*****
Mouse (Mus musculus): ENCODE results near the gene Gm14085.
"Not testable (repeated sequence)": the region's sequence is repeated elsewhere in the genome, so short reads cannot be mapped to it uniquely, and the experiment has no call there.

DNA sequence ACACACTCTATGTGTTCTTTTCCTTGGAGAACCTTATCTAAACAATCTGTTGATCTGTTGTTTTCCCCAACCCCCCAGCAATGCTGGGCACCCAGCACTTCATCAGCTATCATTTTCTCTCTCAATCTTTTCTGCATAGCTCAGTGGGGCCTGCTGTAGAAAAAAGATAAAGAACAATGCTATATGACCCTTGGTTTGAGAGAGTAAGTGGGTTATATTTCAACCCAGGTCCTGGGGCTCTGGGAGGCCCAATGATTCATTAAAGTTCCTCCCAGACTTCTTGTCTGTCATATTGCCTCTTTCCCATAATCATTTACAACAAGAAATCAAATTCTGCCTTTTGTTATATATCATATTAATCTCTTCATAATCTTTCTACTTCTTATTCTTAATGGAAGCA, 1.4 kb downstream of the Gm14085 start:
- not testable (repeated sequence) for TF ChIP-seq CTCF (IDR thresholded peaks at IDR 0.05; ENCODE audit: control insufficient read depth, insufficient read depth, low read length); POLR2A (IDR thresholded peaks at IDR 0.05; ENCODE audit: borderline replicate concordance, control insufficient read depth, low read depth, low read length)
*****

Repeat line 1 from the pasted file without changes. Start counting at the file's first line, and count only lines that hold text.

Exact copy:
Mouse (Mus musculus): ENCODE results near the gene Gm14085.